From YHA Te Anau, we had to start making our way to Christchurch for our flight home. We decided to drive along the coast and take the Southern Scenic Route.
Unfortunately, we couldn’t see much during our first drive from Te Anau to Invercargill due to thick fog and drizzly weather. Even though our plans were slightly messed up due to the weather, it meant we arrived at Lovett Lodge with plenty of time to rest. We were greeted by Gilly, who runs the daily operations at Lovett Lodge, and she quickly made us feel like home. She was as friendly as could be, and was available should we have any questions.
The rooms were plenty spacious with quite comfortable beds. I think I had my best night of sleep at the Lovett Lodge!
Their facilities are basic but more than enough. We had to start dwindling down our groceries as our trip was coming to an end, so the fully-equipped kitchen was much appreciated and allowed us to cook both our lunch and dinner. As Lovett Lodge is a B&B, there was a modest breakfast served in the morning as well.
Luckily, the weather was kinder to us the following day, and we continued along the Southern Scenic Route.
First, we drove through the beautiful Catlins. With rolling green hills and windy roads, it makes for a stunning drive.
Unfortunately, the Cathedral Caves were closed due to unsafe conditions, but we got a nice look at the peaceful Lake Wilkie.
Continuing on, we walked to two waterfalls: Matai Falls and Purakaunnui Falls.
All unique, all beautiful. We met the most incredible couple (Check out Wanderborn, their awesome travel blog!) at Purakaunnui Falls and so we ended up spending quite a bit of time at those falls.
Up next was Nugget Point. The most notable image from the Southern Scenic Route seems to be the lighthouse at Nugget Point and the winding pathway that leads there. What they don’t tell you is that to access the lighthouse it is a 9km drive down dirt roads, and if you want that iconic photo, you have to trespass to the Lighthouse Keeper’s House. David, being the honorable person that he is, chose not to go into the prohibited area for the shot, and we found Nugget Point to be a bit of a letdown. It’s beautiful, sure, but a decent detour from the main road that we didn’t feel was necessarily worth it.
Two and a half hours later, we found ourselves at the beautiful Moeraki Boulders. Personally, I thought they looked like huge dinosaur eggs!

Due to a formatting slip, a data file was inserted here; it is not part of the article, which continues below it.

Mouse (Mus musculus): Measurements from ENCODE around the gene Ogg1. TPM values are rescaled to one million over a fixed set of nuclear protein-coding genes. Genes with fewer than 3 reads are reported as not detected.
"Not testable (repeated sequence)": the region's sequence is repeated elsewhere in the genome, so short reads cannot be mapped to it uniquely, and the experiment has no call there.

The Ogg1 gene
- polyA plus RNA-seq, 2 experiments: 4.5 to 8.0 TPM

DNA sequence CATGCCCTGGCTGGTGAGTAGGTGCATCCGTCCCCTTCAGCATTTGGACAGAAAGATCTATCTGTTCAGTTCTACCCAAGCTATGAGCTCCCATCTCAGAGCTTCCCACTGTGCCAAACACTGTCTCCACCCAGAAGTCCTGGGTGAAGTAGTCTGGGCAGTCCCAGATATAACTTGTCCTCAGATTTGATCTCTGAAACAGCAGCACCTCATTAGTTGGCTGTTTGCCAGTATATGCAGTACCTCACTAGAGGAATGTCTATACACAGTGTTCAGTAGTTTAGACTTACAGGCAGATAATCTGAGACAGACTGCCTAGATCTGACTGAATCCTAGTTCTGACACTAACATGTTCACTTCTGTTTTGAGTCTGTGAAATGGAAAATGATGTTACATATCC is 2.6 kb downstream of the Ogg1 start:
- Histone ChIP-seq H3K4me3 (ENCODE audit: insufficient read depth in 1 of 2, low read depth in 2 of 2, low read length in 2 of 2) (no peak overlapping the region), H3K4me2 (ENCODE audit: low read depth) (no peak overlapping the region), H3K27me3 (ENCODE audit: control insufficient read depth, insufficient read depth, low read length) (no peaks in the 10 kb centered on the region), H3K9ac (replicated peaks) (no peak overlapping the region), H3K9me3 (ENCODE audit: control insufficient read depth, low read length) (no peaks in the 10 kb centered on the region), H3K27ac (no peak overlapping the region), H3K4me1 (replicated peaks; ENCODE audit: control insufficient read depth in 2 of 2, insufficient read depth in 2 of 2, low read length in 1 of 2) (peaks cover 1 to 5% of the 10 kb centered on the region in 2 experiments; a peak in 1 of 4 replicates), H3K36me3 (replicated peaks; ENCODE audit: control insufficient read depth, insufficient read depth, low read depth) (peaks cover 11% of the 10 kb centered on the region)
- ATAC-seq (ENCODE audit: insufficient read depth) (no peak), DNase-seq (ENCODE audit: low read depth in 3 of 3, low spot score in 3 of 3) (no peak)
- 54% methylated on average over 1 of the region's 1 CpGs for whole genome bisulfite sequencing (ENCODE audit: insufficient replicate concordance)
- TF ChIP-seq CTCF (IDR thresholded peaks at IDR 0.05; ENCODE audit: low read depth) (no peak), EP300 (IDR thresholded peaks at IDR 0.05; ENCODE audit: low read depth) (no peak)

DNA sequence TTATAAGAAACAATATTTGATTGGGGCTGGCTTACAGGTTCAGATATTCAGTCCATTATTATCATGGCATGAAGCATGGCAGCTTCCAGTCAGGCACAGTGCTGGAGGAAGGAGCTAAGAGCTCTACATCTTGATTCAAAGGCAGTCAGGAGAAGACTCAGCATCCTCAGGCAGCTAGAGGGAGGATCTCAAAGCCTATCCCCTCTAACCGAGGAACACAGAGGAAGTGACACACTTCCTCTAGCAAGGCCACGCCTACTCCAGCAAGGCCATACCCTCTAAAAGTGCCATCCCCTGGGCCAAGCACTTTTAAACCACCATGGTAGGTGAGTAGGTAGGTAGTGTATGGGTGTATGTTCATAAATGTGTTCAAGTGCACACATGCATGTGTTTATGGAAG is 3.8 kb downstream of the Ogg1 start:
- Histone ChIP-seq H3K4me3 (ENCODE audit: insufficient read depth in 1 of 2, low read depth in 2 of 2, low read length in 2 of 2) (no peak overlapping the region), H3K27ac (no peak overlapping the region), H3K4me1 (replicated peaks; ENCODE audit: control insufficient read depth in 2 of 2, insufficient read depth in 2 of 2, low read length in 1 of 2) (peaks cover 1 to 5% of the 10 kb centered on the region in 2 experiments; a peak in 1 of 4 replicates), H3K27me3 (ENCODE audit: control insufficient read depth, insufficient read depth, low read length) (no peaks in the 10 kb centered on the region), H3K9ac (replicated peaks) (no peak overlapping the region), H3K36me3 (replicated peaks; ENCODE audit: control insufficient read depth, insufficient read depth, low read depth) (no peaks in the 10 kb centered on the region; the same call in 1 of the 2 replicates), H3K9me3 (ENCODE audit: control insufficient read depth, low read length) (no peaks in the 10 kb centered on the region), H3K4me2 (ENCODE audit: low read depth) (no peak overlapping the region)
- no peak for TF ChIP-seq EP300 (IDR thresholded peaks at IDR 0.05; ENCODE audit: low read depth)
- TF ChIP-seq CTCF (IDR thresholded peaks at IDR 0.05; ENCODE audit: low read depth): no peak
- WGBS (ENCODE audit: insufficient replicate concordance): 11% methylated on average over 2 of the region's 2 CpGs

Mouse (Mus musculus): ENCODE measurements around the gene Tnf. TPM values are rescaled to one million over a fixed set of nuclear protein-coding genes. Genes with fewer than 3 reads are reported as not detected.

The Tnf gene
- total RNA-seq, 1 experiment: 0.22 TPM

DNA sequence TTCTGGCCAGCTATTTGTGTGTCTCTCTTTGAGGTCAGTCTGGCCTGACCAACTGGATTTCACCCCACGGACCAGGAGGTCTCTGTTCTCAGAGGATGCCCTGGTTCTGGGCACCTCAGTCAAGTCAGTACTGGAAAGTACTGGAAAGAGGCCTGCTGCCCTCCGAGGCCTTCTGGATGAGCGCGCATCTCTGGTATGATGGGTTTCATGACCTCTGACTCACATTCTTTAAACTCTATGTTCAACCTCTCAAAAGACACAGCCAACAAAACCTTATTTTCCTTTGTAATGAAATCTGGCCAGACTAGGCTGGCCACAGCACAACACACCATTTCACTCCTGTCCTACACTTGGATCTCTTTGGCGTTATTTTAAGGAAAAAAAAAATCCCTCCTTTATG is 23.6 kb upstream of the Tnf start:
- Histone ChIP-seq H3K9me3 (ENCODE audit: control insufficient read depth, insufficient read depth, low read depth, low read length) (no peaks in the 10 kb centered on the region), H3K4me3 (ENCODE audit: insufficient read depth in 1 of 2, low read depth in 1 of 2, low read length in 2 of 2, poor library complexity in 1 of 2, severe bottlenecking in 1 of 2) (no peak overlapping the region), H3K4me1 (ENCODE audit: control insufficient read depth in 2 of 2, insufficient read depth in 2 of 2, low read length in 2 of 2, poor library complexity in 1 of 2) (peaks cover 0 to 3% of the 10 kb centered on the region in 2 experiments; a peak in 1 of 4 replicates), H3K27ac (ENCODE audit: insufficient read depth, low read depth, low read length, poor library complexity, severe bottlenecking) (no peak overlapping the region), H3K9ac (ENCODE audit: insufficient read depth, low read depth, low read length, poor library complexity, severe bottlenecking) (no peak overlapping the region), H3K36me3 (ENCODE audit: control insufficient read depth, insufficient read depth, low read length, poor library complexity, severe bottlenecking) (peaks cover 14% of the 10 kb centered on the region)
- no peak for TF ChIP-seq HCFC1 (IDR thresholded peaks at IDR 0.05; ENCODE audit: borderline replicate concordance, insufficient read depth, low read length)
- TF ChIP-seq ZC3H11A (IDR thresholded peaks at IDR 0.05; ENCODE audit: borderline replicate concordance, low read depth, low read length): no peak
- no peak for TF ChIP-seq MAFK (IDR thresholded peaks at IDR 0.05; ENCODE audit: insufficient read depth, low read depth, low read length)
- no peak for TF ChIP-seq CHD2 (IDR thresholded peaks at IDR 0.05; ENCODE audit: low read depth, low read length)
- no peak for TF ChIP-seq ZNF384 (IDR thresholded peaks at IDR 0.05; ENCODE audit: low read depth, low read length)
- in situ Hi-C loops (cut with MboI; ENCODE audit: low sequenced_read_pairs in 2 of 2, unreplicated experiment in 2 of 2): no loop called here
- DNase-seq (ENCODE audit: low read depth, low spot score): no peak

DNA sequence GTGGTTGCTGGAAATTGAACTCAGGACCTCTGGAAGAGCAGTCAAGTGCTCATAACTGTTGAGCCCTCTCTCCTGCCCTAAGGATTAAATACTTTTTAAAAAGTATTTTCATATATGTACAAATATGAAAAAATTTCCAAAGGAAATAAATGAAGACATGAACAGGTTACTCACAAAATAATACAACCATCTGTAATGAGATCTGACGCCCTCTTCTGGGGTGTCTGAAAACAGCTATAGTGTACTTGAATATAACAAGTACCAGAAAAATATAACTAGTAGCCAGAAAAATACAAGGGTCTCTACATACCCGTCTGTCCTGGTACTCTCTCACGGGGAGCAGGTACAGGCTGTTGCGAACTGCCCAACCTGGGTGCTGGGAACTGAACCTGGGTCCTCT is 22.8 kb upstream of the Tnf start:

We continued onwards toward Oamaru, home to the Blue Penguin Colony. I absolutely adore penguins, so when we were given the opportunity to see the smallest penguins in the world in their natural habitat, I couldn’t pass it up despite being exhausted! Visit Oamaru offers daily tours to visit the Blue Penguin Colony — self-guided day tours, guided day tours, general evening tours, and premium evening tours. We joined the premium evening tour. As this is a natural colony, the penguins are free to come and go as they please. They tend to fish all day, typically a 25 km radius, before “coming home.” Visit Oamaru uses special lighting from the grandstands that the penguins cannot distinguish, or even notice; this allows us to see the penguins clearly, and for them to waddle home in the “dark.”
5FT Fun Facts:
- Breeding starts 2-3 years of age.
- Oldest penguin in the colony is 21 years old.
- When penguins shake off on land, they’re oiling their feathers and cooling down.
- Penguins breed for life.
- Chicks can fit in the palm of your hand, and doesn’t even weigh 1kg until it’s 5 weeks old!
If you’re passing through Oamaru, do see these adorable little penguins. I really recommend spending the extra $12 NSD for premium seating though — not only will you have a seat-back through the experience, but you’ll see the penguins from a much, much closer area. We personally saw about 65 blue In the premium seating, not only are you a few meters away from the penguins, but you are able to walk amongst their nesting burrows too. We had the opportunity to see that many more penguins when we exited the tour. It’s really worth the extra money, but be sure to pre-book those tickets if you can! 5FT Note: You cannot take photos while viewing the Blue Penguin Colony to ensure that the penguins are not disturbed.
While Oamaru is technically the end of New Zealand's Southern Scenic Route, we continued onto YHA Christchurch, our final destination in New Zealand. It was bittersweet driving into Christchurch, knowing that it was the end.
Since it's major earthquake, Christchurch is still a city in a rigorous recovery process. The city skyline sprouts old trees adjacent to towering cranes and gives the city a certain sci-fi feel. But don't be discouraged, it remains a kinetic city full of hidden gems.
YHA Christchurch was in a very large building, with two kitchens and a spacious, colorful common area.
Our twin room with ensuite bathroom looked and felt much like a hotel room. With nice bedding, complimentary tea, coffee, and hot chocolate, and toiletries provided, YHA went above and beyond hostel standards.
It’s within walking distance from all of the main sights, bars, and restaurants; it’s about a ten minute walk from Victoria Street, the main strip.
Unfortunately, we had very little time to spare in Christchurch since we had to re-organize all of our bags before our very early flights the following morning. When you know that you have to wake up at 3:00am the following morning, it makes it difficult to be productive the night before. We settled for Japanese food and bed. With sadness, David and I said goodnight to each other for the last time for another four and a half months, and passed out.
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**Special thanks to Lovett Lodge, Visit Oamaru, YHA Hostels, and Air New Zealand for sponsoring our journey. As always, all opinions are my own. Photographs taken by David M Gallo Photography.